A Picture of Facts

on Wednesday, 01 December 1954. Posted in Social Credit


The following was "A letter to the Editor" in The Daily Nugget" (North Bay, Ont.), some time ago:

Dear Sir,
We Canadians should have faith in our members of Parliament, as we can all see they seem to have a reasonable amount of intelligence. Why? Not too long ago, they realized the cost of living was getting too high; so they got their heads together and voted for themselves a five thousand dollars a year raise! I call that having brains, don't you? We don't want to see the men running our country going around with ragged clothes and undernourished bodies, as then they would be unable to run our dominion right. So let's say: More power to them!

When the Second World War was going full blast, people earned wages that were considered good, everybody had loads of money. But what happened then? First of all, they started rationing things. I don't know for sure if this was necessary but I do know that if you wanted to buy a decent car, you had to slip the salesman a couple of hundred bucks. It was hard to buy many necessary things. We all had to help this war effort. But it holds down to this: when we had money, we couldn't buy things, they were scarce; and now that the stores are bulging with these things, the reason we are denied them is a shortage of money because of unemployment.

The poor man goes down town. He sees a lovely refrigerator. He knows his poor wife deserves one to keep her food from going bad. He goes into the store; and the ambitious salesman, trying desperately to earn a decent living for his own family, says: If you give me five dollars now, you can take whole year to pay the rest.

He's all excited, his wife is too, as he hands over his last five dollars. At least the children's milk can be kept fresh... So they make a few payments, and then, all of a sudden, he's out of work... I have read many of the letters that come from finance companies: "Pay up quick or we'll take it away from you."... The poor man hasn't a chance.

What kind of life is this anyway? You don know from one day to the next whether you're going to eat or not. It's certainly ridiculous the way our country is now. Thousands of young men ore loafing around and wandering the streets; they don't know how to put in the time.

People say: "Look at that gang of lazy louts!"...

The poor fellows can't help it: they can't find work because there is none. Actually, what they are doing is hanging around the streets, waiting for another war to come to give them something to do, because the only time there's lots of work is when there is war. That's the way I've always seen it.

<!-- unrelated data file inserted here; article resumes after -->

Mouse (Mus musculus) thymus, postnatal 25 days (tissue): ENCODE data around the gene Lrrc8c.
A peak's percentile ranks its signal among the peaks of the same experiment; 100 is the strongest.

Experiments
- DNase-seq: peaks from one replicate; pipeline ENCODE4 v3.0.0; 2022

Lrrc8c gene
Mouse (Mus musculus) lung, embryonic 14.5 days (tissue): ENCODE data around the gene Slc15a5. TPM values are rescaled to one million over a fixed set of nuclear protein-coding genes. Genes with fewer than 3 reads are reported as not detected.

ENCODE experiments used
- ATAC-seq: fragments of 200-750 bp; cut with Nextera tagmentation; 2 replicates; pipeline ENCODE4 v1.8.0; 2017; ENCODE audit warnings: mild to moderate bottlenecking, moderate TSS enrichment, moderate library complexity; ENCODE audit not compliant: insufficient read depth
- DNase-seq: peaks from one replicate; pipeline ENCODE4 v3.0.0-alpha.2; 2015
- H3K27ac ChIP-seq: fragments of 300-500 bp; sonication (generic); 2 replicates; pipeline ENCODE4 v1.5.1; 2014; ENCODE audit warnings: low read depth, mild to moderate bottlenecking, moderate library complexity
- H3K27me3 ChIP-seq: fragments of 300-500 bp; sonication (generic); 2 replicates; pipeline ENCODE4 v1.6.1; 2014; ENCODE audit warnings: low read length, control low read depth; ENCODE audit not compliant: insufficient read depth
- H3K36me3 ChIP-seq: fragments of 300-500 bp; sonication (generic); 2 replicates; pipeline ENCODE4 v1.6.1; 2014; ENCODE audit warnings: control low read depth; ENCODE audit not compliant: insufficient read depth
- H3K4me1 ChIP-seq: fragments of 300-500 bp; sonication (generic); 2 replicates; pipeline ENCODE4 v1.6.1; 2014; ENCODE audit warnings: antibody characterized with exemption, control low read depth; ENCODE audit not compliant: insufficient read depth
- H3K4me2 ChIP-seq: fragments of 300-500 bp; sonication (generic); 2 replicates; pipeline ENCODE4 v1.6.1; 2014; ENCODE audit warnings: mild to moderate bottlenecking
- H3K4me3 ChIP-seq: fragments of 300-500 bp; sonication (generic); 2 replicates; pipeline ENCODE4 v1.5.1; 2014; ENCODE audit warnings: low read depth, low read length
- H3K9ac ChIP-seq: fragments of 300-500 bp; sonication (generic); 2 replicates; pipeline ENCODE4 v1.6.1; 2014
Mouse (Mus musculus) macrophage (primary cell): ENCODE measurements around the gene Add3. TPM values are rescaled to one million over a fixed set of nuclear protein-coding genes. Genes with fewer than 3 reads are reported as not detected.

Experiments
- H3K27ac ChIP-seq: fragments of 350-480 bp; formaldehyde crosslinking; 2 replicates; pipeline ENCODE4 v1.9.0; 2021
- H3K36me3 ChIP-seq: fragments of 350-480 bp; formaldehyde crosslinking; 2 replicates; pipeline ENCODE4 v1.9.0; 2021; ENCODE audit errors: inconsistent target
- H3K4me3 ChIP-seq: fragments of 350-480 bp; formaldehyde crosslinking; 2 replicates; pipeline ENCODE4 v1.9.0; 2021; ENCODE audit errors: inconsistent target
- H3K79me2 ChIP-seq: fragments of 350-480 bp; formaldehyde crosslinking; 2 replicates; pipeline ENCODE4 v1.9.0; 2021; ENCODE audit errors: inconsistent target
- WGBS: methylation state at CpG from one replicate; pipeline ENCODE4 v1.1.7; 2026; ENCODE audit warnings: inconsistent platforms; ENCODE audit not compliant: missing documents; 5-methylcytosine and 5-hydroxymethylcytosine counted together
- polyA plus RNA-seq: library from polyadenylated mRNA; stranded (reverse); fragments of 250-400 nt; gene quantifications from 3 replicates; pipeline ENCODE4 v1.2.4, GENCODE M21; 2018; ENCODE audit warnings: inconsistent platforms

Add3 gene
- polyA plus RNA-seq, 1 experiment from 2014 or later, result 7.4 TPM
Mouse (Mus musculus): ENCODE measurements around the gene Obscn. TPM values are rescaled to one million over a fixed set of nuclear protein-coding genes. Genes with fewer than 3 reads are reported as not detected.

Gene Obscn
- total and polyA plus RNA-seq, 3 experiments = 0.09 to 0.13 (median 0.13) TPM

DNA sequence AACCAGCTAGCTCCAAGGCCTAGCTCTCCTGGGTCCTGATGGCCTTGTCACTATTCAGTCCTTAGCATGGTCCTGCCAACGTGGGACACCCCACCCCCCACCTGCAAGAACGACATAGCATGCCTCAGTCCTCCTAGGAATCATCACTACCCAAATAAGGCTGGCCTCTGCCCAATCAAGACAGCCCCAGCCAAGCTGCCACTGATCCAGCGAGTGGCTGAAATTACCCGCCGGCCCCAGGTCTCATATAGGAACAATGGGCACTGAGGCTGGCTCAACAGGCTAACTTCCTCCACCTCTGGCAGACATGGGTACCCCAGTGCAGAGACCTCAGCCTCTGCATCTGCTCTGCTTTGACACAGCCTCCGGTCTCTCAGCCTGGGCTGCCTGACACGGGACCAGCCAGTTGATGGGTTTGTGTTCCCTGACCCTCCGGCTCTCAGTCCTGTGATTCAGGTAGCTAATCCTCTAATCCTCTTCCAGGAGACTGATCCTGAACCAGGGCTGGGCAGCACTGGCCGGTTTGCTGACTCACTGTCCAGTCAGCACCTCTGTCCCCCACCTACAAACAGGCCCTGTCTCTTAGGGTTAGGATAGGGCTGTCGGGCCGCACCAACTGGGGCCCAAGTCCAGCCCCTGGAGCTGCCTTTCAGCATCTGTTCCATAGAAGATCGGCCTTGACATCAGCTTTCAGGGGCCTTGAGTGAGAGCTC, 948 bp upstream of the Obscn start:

Here's something to make veterans sit up and take notice. I have in my possession a letter sent to an ex-serviceman of five years service who was recently honorably discharged from the armed forces.

He applied for unemployment insurance benefits when he left the service because he could not find work. This is what the Unemployment Insurance of Ottawa on May 10 wrote to him:

The Veterans Benefit Act does not provide for the payment of contributions to the unemployment insurance fund on behalf of ex-servicemen whose period of service exceeds three years. Without contributions there can be no payment of benefits, and I regret that there appears to be no action which we can take on your request.

Now if this man has a wife and children to feed, how can he do it? Is he supposed to get down on his hands and knees, and beg like a dog for a crust of bread, as many did in the thirties? Or is he supposed to steel and wind up in jail? To me, it smells of something rotten. When will we Canadians learn the facts of life? Things like this must be stopped. In Friday's Nugget, I read how the Ford Motor Company will lay off 6,650 more men because they can't sell their cars. Is it because we poor people don't want a new car, or is it because we have no money? I for one would like a new car. Why can't we have a decent life in peacetime?

I don't belong to any particular political party. But I do believe in good leadership; and I have just finished reading a very good book by E. S. Holter, "The ABC of Social Credit", and personally challenge any man who credits himself with having at least an ounce of brains to read it and then try to tell me that we Canadians are getting a fair break.

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